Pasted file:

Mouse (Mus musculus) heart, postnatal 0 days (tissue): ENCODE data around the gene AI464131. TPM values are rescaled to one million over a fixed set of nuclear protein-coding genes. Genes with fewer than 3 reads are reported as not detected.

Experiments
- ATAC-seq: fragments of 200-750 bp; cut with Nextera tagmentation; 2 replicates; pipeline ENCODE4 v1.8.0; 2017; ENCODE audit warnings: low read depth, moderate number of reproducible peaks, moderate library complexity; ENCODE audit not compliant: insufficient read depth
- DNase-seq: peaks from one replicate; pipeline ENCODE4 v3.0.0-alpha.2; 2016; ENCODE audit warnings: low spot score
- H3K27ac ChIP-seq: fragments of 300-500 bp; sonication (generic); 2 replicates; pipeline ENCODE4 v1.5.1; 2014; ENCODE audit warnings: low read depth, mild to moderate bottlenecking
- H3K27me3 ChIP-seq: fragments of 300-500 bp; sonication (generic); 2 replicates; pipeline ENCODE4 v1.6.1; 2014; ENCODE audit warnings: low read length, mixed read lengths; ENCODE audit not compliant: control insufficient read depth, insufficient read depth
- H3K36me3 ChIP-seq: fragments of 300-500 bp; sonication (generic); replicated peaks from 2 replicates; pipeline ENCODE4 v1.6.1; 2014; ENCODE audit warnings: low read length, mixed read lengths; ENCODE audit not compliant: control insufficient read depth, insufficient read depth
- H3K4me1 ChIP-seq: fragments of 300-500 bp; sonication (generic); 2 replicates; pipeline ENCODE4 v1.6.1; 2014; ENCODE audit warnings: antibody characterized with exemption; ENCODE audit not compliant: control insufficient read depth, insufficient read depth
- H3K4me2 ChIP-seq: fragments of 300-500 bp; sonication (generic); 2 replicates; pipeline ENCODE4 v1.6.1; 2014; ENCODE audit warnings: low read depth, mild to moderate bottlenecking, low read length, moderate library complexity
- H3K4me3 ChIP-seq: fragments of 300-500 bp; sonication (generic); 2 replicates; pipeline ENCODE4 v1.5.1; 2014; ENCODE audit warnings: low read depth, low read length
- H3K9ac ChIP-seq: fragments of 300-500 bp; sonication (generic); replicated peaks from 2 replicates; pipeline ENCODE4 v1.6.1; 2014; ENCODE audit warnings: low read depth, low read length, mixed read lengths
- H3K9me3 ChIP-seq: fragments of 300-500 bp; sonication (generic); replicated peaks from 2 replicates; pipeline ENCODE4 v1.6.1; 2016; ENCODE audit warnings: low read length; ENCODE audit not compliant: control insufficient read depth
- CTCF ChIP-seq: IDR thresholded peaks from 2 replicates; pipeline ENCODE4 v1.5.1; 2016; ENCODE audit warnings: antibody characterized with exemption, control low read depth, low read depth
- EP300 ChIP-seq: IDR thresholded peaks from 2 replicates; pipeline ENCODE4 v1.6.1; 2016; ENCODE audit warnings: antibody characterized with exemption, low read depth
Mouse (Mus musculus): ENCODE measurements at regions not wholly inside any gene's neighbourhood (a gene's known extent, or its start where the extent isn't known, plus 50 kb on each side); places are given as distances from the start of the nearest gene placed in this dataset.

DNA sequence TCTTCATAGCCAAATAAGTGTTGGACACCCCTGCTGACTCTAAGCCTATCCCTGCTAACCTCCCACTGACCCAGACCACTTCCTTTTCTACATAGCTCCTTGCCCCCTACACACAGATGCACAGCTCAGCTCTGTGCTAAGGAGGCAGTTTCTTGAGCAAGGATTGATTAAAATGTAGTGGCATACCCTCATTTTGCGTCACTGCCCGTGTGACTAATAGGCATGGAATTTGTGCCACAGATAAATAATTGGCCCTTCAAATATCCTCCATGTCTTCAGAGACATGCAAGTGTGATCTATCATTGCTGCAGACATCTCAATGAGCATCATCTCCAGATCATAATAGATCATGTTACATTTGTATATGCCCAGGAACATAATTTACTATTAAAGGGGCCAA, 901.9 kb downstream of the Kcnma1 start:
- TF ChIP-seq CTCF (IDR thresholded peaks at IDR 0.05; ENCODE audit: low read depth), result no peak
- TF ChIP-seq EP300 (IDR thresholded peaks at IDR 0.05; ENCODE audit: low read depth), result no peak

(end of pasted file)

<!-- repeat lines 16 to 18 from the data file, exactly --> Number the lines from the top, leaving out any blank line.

DNA sequence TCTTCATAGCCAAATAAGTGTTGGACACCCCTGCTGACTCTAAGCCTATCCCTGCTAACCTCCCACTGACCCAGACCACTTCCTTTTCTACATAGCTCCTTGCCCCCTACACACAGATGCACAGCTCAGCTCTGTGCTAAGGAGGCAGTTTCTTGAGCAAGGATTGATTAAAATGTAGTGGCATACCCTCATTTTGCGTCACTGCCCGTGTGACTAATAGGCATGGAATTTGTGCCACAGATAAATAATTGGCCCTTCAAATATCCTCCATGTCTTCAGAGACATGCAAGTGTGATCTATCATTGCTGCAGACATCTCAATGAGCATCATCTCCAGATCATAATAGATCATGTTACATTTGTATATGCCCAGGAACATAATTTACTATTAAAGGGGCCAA, 901.9 kb downstream of the Kcnma1 start:
- TF ChIP-seq CTCF (IDR thresholded peaks at IDR 0.05; ENCODE audit: low read depth), result no peak
- TF ChIP-seq EP300 (IDR thresholded peaks at IDR 0.05; ENCODE audit: low read depth), result no peak